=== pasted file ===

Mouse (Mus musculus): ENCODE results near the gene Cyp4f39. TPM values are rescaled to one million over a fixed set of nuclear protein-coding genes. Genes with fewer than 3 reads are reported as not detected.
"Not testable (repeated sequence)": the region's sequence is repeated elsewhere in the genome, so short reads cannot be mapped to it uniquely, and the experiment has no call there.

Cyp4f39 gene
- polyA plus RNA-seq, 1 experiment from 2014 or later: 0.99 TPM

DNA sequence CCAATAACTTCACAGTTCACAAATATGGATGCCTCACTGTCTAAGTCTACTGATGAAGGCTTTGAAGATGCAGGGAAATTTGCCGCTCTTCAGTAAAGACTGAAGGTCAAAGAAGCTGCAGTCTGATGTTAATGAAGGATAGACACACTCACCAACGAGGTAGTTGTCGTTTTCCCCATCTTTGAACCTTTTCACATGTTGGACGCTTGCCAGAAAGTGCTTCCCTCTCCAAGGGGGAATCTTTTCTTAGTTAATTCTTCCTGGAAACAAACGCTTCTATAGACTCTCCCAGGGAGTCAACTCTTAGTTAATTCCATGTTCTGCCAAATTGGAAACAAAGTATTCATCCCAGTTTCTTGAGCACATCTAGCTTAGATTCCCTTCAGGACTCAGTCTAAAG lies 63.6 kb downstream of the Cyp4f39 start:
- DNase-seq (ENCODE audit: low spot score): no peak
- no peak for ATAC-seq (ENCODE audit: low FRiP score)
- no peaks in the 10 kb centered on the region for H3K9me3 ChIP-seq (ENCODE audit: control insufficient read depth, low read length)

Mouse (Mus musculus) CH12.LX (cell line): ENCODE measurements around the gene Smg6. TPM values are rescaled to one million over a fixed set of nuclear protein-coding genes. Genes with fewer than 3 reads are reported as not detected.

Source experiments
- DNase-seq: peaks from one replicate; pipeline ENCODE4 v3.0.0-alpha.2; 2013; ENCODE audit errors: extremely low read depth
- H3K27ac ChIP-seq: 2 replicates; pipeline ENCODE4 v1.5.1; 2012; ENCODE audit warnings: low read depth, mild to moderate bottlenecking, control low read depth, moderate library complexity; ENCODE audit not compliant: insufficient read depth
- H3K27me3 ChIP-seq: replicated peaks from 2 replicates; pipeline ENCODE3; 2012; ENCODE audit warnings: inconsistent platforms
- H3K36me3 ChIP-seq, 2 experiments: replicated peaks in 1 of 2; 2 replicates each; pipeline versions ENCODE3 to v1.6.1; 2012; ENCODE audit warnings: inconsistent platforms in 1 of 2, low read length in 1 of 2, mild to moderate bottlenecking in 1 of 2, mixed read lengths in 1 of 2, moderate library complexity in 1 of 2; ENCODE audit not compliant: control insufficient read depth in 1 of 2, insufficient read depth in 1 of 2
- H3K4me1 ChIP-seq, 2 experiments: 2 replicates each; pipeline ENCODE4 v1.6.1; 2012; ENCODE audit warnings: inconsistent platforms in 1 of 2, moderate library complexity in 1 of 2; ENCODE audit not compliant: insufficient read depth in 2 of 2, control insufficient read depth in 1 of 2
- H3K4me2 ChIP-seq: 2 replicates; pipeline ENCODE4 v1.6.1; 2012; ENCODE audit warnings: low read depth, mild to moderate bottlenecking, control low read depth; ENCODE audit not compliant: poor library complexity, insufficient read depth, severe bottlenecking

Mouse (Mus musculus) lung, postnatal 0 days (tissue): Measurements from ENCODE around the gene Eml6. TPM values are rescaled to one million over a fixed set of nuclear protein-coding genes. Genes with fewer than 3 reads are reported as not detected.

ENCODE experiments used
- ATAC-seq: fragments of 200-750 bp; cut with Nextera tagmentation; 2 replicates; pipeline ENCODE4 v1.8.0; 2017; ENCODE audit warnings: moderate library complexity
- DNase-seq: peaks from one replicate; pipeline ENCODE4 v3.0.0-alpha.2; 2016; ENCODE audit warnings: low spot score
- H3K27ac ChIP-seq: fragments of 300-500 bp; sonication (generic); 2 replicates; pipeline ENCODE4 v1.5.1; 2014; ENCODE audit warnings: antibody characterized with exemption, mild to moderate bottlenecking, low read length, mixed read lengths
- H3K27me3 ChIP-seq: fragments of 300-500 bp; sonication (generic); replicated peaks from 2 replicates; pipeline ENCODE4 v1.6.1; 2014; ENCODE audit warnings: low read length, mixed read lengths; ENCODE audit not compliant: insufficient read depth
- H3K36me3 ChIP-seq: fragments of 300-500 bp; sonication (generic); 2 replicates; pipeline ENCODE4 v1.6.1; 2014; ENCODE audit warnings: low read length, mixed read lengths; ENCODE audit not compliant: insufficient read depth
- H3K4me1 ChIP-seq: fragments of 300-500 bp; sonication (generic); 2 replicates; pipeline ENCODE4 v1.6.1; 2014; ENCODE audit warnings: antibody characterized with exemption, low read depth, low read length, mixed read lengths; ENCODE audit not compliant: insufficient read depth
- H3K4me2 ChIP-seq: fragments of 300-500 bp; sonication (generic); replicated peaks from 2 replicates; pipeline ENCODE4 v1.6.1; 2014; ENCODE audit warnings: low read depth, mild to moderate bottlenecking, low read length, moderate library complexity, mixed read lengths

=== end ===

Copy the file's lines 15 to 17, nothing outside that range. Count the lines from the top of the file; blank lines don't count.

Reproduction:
- H3K4me1 ChIP-seq, 2 experiments: 2 replicates each; pipeline ENCODE4 v1.6.1; 2012; ENCODE audit warnings: inconsistent platforms in 1 of 2, moderate library complexity in 1 of 2; ENCODE audit not compliant: insufficient read depth in 2 of 2, control insufficient read depth in 1 of 2
- H3K4me2 ChIP-seq: 2 replicates; pipeline ENCODE4 v1.6.1; 2012; ENCODE audit warnings: low read depth, mild to moderate bottlenecking, control low read depth; ENCODE audit not compliant: poor library complexity, insufficient read depth, severe bottlenecking

Mouse (Mus musculus) lung, postnatal 0 days (tissue): Measurements from ENCODE around the gene Eml6. TPM values are rescaled to one million over a fixed set of nuclear protein-coding genes. Genes with fewer than 3 reads are reported as not detected.